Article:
Opinion: Skye Jackson on empowering women in convenience

Skye Jackson, General Manager of Merchandise at Ampol, reflects on some important themes covered at the recent AACS Women in Convenience events in Sydney and Melbourne.

As a board member of the Australian Association of Convenience Stores (AACS), I am proud to be involved in AACS Women in Convenience (WIC). It has been a while since we have been able to attend industry events face to face, and I am incredibly happy that we can connect in this way again.

Being part of the WIC panel in 2022, I reflected on the first time that I attended one of these events in Melbourne in 2013, after moving from Queensland for a promotion that I did not think I was ready for. I remember feeling inspired by the strong and successful women sharing their career journeys and could only have dreamt at that point I could be one of those women in the future.

Being part of the panels in both Sydney and Melbourne this year was a wonderful experience. I thoroughly enjoyed joining strong women across the industry sharing their stories of growth and development. I was left feeling both inspired and informed, and interested in the emergence of consistent themes. As someone who has been in the convenience industry for quite a while, it was nice to reflect on how much positive change the industry has seen in recent years. This includes vast improvements in diversity, particularly the emergence of women in leadership roles. While we have come a long way, we agreed that there is still much more to be done. Organisations may be at different points in their journey towards diversity and inclusion, and achieving diversity is not a simple task that can be simply ticked off and ‘completed’.

Reflecting on the WIC sessions this year, there were a few important themes covered by many of the panellists that have since continued to resonate with me:

  • Back yourself! You are your own best advocate, so make sure you do that well. Focus on what you can do, not what you cannot. Many of us know the feeling of looking through a job description and focusing on the things we do not, or may not have, instead of thinking about the things we do have. We also talked about how sometimes not knowing everything is an advantage and can give you ‘fresh eyes’ to see what others may be overlooking.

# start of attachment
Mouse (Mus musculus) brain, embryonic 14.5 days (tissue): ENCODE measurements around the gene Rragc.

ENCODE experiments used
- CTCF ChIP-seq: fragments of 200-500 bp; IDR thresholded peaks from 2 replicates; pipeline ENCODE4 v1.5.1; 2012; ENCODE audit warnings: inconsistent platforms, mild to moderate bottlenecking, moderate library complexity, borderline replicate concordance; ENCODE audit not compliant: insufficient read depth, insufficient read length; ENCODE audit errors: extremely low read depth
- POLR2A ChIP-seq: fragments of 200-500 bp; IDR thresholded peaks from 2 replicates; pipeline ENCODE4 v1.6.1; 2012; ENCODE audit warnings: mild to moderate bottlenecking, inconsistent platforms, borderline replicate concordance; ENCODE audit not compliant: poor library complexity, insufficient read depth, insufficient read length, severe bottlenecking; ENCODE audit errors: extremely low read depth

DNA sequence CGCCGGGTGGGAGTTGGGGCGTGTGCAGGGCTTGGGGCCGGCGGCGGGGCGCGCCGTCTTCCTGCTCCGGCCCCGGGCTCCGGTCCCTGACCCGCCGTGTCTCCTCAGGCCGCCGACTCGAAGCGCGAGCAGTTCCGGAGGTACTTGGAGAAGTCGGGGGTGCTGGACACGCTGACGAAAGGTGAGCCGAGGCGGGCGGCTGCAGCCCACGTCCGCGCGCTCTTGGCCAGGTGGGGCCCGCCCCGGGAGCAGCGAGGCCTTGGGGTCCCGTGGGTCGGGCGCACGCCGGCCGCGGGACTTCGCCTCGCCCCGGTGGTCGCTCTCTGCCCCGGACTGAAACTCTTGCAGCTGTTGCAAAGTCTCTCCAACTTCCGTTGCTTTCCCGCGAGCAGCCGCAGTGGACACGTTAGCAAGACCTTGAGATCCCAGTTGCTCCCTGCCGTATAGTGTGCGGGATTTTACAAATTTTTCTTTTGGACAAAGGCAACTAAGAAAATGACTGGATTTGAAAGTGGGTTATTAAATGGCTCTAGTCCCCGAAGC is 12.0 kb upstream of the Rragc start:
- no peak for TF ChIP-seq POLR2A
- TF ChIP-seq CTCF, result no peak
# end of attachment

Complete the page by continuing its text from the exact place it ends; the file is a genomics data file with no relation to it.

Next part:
• Be open to opportunities. Some of the amazing women on our panels had moved, even internationally, to take advantage of an opportunity that enabled them to progress their career. Personally, being open has allowed me to live in three different states but has also meant that I have taken opportunities to work on projects that broadened my knowledge and experience. I have also had a relatively open view of what my career path may be (as opposed to narrow, or niche) which has meant that I have been flexible about taking side steps to different areas, which has helped to round out my knowledge and skills.
  • Look for advocates and mentors. Mentors are valuable and many people have these either formally or informally. Advocates can be equally important, making a point to connect with other stakeholders externally or internally may just help you take that next step in your career, these are people in your network that may put your name forward when they hear about an opportunity.
  • You are responsible for your development. If your organisation has great structure around development plans, take advantage of it. Regardless of the structure that exists, your development is your responsibility, and you should drive it.

I would like to convey a big thank you to everyone who attended the recent WIC events. We were genuinely thrilled to see you all, face to face! Events like this do not happen without support so a special thank you to Darren Park from UCB for sponsoring the WIC events and to Theo Foukkare for championing diversity and inclusion. Through these dedicated support networks, we are indeed able to continue to drive real change.

This article was written by Skye Jackson, General Manager of Merchandise at Ampol, for the October/November issue of C&I Retailing magazine.

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